Casey Camp-Horinek speaks at a protest as part of the May 2019 Frontline Oil and Gas conference in Ponca City, Oklahoma. (Photo: Movement Rights)

Indigenous people — who make up less than five percent of the global population — protect half of our planet’s endangered ecosystems, and over 80% of its biodiversity. They know the true measure of wealth is health. The rest of the world can continue to benefit from nature’s bounties if we are wise enough to emulate Indigenous values.

For many longtime climate action advocates, it feels like much of society is finally coming to grips with the magnitude of destruction humanity is wreaking on the planet. “The sacred pact that we made with the Earth Mother is beginning to be remembered,” as Casey Camp-Horinek put it.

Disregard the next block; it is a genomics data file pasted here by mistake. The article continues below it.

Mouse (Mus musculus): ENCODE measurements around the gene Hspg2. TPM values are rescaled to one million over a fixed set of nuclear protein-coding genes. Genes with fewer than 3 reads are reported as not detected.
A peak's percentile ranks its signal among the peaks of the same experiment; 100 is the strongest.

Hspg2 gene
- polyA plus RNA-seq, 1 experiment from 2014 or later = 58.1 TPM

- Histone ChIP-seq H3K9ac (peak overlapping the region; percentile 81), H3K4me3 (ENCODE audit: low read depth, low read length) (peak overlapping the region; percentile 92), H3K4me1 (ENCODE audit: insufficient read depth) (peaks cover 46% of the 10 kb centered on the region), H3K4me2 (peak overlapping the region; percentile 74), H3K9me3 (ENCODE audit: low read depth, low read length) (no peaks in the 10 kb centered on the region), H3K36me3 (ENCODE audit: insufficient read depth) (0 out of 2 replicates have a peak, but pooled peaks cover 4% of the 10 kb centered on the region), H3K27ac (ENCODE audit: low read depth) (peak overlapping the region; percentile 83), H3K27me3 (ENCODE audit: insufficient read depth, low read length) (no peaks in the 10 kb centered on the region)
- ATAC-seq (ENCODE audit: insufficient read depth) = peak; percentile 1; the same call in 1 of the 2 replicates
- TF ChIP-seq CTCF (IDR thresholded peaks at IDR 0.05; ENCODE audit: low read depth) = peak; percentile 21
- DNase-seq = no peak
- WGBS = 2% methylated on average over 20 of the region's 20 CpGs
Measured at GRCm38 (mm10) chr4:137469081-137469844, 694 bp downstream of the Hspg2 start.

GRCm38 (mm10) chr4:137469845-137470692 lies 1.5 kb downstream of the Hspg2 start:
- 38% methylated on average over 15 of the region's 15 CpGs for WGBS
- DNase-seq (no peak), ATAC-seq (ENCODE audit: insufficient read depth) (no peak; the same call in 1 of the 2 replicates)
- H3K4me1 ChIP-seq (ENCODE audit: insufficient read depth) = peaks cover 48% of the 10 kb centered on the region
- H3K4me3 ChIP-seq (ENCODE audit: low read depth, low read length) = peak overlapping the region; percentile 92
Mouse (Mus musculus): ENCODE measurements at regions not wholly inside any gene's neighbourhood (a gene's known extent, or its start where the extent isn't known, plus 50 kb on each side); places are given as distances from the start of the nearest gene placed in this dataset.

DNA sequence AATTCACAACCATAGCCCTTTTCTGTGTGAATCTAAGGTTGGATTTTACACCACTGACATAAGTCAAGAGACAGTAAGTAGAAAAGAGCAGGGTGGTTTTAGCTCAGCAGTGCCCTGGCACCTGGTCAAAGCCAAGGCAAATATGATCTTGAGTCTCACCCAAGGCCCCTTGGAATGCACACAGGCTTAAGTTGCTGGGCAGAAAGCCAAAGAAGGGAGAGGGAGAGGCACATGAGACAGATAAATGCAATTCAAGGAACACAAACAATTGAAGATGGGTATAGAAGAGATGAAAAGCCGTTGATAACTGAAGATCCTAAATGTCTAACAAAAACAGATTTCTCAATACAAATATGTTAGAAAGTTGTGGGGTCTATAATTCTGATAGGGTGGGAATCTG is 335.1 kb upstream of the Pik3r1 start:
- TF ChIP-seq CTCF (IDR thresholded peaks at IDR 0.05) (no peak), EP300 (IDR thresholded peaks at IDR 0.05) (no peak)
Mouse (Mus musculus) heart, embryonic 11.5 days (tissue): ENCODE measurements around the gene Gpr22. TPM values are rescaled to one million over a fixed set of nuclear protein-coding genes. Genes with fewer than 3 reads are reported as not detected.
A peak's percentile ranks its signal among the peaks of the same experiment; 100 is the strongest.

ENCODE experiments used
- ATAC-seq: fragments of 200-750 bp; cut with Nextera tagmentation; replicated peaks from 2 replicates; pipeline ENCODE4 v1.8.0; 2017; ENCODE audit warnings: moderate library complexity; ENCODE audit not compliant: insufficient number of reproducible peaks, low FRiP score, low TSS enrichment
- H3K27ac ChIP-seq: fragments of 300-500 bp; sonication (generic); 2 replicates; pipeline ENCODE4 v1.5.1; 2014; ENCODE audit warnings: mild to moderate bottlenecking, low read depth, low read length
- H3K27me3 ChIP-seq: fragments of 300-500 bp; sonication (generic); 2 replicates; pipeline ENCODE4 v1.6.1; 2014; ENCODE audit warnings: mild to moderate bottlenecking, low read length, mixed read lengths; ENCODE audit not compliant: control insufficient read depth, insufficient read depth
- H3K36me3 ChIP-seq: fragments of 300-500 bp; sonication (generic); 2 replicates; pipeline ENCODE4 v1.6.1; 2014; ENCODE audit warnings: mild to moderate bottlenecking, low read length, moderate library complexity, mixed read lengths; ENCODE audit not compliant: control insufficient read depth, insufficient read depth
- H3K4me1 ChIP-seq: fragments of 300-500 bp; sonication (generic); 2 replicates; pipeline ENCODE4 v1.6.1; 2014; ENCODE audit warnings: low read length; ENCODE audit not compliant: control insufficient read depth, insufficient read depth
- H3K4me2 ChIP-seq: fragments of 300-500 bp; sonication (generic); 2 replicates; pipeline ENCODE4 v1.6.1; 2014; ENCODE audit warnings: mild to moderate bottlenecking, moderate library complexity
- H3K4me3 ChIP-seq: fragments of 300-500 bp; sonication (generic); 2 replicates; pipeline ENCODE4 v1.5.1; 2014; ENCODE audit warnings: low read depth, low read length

Climate grief and anxiety: the genesis of climate action and hope

Millions of people are in the streets demanding an end to Business As Usual. Nine countries and 1200 cities have declared climate emergencies. Media and public discourse refer to climate change as it is: a crisis. The Oxford English Dictionary named “climate emergency” the word of 2019. US presidential candidates now must compete for the most ambitious plan to solve the climate crisis.

We’re seeing history being made before our eyes. But how did we get here?

At Bioneers, we asked ourselves: What does it mean for me to live and feel a climate emergency every day? Bioneers’ centering of those most affected helped us spiritually grapple with the harsh, exigent realities we face. As a community and in smaller conversations, we mourned all we’ve lost and all that’s still at stake.

We were grieving from deep wells of love, for each other and all life on Earth. We grounded ourselves in that reverence, compassion, and courage, to keep us forging ahead to the better world we know is possible and is right.